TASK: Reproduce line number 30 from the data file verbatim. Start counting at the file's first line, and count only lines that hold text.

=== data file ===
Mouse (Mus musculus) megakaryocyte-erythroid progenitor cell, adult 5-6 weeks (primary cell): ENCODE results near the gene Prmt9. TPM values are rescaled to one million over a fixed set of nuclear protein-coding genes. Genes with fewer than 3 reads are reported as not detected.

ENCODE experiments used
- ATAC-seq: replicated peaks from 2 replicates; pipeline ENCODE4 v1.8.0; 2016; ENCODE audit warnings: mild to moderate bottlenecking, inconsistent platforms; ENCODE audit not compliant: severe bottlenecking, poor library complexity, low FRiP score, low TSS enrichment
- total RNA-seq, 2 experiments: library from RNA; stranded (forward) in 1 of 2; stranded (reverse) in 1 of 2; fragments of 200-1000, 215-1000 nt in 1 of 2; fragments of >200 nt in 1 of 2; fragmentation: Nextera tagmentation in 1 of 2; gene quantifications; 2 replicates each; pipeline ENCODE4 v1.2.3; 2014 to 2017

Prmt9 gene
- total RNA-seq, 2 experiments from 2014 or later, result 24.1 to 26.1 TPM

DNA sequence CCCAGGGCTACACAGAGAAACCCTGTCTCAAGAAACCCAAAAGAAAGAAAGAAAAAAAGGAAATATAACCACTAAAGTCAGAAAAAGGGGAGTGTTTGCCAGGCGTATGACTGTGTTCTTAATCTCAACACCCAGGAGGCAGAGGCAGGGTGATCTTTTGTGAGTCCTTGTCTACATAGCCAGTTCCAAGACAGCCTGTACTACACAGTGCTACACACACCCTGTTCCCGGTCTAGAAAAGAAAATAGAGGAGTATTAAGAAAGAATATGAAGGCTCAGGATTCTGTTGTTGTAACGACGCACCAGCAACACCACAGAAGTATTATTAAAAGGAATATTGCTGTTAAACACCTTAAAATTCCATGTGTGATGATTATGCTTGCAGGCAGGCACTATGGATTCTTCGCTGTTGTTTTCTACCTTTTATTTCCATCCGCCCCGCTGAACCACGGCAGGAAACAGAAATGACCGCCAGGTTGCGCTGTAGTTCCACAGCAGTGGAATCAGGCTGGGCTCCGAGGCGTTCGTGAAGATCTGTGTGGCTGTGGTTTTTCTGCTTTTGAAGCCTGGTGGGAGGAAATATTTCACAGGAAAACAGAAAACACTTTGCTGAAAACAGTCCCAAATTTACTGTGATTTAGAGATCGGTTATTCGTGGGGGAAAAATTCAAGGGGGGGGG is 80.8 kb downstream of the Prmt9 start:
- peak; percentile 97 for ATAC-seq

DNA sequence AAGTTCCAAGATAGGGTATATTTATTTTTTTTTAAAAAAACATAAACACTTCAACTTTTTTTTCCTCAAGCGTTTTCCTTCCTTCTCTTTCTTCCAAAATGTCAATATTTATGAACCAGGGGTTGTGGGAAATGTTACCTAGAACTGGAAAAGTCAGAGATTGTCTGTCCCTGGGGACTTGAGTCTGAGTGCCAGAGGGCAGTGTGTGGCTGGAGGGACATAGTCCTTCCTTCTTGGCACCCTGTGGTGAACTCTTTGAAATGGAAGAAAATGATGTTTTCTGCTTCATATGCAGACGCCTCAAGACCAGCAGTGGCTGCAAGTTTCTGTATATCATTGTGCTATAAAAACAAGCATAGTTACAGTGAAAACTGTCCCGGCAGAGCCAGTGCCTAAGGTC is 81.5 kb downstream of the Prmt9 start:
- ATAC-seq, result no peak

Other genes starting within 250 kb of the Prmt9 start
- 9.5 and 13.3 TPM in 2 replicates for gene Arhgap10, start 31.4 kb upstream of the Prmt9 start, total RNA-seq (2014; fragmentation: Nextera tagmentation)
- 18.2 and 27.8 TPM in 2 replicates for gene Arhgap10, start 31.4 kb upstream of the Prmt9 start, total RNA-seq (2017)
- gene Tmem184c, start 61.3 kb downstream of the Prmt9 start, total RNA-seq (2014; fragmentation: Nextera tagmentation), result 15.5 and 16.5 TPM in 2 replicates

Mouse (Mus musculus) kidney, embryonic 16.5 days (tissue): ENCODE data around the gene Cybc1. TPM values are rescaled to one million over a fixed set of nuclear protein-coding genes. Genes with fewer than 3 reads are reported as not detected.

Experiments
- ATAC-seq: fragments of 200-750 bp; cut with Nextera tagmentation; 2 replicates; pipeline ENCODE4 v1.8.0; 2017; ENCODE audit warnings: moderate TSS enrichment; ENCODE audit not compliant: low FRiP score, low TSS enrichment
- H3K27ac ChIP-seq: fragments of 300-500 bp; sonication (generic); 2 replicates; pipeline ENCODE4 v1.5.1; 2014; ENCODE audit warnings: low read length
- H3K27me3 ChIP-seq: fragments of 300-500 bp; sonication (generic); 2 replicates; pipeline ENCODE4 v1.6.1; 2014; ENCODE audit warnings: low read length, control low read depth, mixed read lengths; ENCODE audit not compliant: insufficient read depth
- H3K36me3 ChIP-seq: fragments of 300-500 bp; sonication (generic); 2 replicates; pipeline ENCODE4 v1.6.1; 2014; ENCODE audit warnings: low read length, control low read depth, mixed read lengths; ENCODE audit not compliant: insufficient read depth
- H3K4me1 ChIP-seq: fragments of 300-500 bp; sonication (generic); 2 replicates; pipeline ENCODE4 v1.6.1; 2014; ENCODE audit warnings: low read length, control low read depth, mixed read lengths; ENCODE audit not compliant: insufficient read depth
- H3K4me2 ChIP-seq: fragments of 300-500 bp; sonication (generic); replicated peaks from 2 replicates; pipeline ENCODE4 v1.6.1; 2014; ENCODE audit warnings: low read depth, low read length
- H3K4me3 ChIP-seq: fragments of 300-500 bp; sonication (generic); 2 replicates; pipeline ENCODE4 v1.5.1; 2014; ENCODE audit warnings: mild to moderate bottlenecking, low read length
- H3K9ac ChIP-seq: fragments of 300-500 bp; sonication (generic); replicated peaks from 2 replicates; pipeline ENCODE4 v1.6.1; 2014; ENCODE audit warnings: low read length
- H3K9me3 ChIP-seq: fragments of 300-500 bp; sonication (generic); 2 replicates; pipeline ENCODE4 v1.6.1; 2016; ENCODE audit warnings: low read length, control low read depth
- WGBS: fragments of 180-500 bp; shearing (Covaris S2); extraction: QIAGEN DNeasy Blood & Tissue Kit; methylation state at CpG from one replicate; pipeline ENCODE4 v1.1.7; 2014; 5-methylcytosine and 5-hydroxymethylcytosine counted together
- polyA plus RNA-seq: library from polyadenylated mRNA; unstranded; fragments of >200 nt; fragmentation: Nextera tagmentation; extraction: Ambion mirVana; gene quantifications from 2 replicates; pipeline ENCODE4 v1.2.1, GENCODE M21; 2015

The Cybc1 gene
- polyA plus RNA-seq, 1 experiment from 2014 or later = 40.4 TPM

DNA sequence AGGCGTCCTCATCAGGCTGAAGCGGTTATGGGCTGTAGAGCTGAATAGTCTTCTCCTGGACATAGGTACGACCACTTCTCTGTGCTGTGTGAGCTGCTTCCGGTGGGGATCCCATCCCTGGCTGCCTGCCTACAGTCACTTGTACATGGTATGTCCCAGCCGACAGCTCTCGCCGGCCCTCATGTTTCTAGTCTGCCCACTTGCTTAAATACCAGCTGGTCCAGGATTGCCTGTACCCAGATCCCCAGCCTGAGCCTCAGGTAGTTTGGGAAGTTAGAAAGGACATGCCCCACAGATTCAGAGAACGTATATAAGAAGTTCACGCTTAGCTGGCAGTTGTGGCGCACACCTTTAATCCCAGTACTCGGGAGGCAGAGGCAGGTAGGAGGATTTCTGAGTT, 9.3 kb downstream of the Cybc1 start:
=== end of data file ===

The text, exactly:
DNA sequence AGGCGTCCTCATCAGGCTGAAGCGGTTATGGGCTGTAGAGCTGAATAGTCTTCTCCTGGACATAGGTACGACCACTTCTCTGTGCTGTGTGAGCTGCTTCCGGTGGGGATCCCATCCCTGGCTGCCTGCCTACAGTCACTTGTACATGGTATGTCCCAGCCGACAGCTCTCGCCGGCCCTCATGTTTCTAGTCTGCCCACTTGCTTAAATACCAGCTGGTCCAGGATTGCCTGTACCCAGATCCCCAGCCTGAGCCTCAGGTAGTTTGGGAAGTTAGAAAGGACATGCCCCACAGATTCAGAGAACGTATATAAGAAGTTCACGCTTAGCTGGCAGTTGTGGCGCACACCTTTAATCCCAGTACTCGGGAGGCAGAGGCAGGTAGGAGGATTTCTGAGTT, 9.3 kb downstream of the Cybc1 start: